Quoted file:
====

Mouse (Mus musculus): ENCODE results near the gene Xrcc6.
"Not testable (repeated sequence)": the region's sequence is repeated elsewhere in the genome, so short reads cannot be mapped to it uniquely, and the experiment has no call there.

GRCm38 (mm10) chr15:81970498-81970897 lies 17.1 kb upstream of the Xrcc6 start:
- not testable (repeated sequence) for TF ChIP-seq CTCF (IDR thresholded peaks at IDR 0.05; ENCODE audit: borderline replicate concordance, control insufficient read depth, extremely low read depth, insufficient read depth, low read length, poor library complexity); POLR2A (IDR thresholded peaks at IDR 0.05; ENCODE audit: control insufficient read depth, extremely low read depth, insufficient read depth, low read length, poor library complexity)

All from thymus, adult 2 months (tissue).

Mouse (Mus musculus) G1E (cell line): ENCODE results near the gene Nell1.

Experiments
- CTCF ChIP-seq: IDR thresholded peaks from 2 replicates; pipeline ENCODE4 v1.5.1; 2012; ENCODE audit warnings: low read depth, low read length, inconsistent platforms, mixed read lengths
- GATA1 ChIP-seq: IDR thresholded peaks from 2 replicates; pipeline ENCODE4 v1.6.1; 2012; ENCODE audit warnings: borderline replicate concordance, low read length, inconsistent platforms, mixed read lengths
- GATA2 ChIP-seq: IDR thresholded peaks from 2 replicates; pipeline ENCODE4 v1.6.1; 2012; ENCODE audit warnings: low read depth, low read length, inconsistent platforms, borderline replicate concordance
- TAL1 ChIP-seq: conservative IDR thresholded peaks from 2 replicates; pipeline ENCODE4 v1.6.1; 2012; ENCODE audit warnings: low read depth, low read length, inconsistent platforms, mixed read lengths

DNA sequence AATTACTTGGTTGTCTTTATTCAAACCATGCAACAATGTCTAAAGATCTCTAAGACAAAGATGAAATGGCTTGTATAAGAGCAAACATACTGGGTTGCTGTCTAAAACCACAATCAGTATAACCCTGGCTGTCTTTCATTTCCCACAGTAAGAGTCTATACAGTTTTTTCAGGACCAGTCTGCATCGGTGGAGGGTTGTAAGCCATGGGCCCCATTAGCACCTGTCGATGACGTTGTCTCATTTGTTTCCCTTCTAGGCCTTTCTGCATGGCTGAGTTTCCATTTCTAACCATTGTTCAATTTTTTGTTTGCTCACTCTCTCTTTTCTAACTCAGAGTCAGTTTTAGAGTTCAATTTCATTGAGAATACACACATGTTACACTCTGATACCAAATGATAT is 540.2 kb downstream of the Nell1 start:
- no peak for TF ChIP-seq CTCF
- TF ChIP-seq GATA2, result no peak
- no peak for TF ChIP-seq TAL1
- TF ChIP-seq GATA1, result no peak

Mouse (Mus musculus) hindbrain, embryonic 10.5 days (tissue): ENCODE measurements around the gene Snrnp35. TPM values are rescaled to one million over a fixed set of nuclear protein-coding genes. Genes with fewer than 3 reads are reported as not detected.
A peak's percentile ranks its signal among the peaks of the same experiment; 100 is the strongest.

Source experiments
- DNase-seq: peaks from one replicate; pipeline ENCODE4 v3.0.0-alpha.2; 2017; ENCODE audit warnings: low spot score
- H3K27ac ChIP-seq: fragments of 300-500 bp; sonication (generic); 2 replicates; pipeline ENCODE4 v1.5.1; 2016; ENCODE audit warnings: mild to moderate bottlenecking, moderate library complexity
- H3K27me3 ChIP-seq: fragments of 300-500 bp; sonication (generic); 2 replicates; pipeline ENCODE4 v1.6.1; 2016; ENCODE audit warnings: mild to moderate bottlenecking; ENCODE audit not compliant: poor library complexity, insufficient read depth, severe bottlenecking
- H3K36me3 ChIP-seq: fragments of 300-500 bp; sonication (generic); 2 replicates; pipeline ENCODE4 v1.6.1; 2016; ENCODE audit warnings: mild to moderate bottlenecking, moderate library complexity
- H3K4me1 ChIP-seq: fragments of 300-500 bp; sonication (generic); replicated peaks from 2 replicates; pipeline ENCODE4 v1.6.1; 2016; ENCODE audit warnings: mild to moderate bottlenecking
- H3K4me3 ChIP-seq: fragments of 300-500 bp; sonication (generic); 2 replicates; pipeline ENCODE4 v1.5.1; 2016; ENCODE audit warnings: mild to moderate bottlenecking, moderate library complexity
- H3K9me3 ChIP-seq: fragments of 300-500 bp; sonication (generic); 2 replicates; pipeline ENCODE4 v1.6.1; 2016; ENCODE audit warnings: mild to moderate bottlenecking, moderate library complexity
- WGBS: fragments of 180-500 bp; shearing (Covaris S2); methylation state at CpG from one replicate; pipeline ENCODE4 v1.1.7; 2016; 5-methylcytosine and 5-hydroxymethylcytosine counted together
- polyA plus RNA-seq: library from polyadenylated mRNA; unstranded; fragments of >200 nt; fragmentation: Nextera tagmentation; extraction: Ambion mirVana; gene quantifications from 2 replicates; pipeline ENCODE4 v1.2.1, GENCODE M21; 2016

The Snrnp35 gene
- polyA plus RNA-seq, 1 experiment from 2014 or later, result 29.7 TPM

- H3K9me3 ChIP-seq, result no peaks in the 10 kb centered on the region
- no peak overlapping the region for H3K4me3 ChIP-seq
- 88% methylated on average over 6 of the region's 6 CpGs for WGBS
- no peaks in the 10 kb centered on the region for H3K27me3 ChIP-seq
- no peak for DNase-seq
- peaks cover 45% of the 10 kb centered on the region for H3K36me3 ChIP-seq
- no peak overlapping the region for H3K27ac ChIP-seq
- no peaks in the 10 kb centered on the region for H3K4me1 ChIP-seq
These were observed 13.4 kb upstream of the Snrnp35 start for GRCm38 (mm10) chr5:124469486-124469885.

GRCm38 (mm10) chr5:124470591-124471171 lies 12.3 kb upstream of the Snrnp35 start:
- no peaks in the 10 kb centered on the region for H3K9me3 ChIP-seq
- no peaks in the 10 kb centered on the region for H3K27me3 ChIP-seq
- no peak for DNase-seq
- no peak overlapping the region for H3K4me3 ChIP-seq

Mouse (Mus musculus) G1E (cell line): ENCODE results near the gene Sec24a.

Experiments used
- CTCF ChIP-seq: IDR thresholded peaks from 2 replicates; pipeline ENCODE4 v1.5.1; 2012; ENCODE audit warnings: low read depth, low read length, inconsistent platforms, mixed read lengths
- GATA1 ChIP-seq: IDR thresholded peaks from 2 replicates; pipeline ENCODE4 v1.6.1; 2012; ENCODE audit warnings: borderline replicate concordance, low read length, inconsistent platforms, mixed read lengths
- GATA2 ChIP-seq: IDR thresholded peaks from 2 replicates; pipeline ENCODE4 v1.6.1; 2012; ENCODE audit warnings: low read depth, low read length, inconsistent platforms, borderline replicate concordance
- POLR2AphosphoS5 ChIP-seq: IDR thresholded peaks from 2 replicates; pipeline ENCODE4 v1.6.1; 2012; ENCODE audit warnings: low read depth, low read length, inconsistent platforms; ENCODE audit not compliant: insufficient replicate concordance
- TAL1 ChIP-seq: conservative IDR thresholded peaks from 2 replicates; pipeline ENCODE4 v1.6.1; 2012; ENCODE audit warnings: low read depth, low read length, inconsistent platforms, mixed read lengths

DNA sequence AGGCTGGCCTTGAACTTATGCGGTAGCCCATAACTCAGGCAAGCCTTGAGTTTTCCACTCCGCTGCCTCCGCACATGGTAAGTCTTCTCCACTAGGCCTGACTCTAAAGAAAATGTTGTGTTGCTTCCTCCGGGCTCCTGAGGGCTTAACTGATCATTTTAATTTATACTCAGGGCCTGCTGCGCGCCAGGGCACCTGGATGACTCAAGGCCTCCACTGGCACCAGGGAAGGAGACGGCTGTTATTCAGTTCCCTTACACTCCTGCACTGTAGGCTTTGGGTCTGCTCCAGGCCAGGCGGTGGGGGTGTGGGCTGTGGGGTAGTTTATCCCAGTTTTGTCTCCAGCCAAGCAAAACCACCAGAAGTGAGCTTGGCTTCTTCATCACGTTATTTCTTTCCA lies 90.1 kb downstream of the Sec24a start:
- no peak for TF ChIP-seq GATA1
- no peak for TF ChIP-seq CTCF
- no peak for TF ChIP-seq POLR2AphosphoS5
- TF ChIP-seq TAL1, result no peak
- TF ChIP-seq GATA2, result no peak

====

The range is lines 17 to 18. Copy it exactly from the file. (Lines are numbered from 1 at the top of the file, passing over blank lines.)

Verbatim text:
Mouse (Mus musculus) hindbrain, embryonic 10.5 days (tissue): ENCODE measurements around the gene Snrnp35. TPM values are rescaled to one million over a fixed set of nuclear protein-coding genes. Genes with fewer than 3 reads are reported as not detected.
A peak's percentile ranks its signal among the peaks of the same experiment; 100 is the strongest.